Flexibility in the workplace has become a common option for workers, but some firms are going further by becoming 100% remote so staff can work from wherever they please.
WeWork Says An Economic Downturn Could Be Good For The Company
Although WeWork has reported that it had a 100%-plus growth in the first quarter of the year, analysts are still skeptical that the company could take a hit during an economic downturn.
Rett Wallace, CEO of research firm Titon, said that understanding where the company stands is difficult since it does not share its occupancy percentages. A source close to the company said that occupancy was at about 90% for locations opened in the past 18 months, but Wallace said a better outlook would be spaces with waitlists and no vacancies.
Despite this, WeWork CEO Adam Neumann said that a downturn could actually help the company since its coworking spaces are much cheaper and more flexible than traditional office buildings. He also pointed to other cities that have suffered through recent downturns, during which the company’s memberships flourished.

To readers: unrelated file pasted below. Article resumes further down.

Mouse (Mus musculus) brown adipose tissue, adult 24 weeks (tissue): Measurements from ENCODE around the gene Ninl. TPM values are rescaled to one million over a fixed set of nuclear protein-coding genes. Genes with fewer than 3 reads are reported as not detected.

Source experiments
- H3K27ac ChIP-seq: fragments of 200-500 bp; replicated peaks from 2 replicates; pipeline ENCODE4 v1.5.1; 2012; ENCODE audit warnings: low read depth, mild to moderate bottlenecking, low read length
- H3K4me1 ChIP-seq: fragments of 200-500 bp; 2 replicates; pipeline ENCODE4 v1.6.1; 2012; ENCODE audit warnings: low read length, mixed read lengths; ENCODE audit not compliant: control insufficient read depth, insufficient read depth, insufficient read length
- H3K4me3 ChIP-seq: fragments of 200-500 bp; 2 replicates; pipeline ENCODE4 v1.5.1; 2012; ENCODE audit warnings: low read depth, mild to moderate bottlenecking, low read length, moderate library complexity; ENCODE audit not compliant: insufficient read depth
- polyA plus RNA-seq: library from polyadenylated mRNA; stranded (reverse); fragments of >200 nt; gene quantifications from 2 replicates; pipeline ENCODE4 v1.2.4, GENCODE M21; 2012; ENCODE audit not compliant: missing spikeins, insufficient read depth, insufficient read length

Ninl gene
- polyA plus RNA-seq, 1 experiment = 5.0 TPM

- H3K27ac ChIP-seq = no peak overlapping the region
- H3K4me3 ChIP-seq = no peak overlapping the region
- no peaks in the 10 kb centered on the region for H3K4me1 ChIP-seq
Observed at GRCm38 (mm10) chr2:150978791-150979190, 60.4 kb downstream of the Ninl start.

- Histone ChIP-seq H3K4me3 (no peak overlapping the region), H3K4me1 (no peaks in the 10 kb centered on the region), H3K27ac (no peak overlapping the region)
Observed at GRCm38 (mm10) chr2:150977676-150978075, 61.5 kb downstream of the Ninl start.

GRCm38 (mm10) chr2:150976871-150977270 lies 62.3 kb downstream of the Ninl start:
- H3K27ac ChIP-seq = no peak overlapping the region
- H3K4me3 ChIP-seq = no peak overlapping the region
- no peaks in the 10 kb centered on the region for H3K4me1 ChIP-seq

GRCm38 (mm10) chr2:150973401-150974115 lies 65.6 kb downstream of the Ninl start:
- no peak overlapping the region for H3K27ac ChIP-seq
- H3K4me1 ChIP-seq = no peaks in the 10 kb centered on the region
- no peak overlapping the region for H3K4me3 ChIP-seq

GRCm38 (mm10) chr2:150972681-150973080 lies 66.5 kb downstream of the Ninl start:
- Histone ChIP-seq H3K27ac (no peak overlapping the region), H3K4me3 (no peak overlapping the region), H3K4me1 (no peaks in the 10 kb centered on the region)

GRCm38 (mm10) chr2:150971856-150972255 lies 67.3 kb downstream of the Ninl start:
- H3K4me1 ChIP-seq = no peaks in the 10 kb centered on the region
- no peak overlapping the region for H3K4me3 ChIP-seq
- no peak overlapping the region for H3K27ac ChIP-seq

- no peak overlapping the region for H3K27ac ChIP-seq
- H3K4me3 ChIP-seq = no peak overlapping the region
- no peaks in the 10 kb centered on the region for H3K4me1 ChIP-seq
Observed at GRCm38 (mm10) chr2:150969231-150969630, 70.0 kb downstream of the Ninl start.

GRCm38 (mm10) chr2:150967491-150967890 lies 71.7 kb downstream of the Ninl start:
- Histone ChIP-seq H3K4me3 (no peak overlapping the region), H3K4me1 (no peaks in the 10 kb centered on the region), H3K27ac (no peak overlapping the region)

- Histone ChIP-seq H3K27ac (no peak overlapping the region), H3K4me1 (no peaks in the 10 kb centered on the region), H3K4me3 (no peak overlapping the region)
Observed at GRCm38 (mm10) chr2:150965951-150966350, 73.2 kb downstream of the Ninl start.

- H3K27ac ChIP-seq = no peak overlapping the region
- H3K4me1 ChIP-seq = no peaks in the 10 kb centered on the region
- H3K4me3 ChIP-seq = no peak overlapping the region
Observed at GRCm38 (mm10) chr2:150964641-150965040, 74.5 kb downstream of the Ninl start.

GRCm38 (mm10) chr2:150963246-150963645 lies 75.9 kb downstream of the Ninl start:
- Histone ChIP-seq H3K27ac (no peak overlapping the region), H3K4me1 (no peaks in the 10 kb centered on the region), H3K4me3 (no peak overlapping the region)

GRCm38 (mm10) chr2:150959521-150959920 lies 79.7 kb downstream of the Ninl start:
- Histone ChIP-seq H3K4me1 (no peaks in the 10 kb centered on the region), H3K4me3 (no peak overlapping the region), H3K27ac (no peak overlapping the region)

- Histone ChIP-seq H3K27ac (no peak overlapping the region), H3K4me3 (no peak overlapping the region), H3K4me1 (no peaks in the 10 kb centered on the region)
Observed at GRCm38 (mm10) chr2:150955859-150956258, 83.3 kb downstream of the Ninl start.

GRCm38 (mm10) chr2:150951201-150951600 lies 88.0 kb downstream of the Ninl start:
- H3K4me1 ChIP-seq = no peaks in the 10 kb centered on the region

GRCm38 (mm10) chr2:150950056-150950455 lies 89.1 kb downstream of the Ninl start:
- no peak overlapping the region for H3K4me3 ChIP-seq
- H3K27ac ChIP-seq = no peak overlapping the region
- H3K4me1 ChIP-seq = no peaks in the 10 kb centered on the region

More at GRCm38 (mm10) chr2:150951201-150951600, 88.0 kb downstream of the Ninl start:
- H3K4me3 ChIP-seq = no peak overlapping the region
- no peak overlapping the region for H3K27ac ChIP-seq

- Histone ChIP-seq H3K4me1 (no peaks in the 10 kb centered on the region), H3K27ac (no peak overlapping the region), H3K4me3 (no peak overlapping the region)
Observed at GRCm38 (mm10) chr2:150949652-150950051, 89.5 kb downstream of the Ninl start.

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Now, WeWork has $3.4 billion in multiyear agreements with large companies which could help keep its revenue afloat, but that may not be enough to taper down expressed concerns.
“My basic view is that the business model is ‘sound’ and that much of the losses are driven by expansion,” said Chris Lane, a Hong Kong-based analyst. “However, I still struggle to see how they will justify a valuation anywhere near what SoftBank was reported to have paid in the last funding round.”
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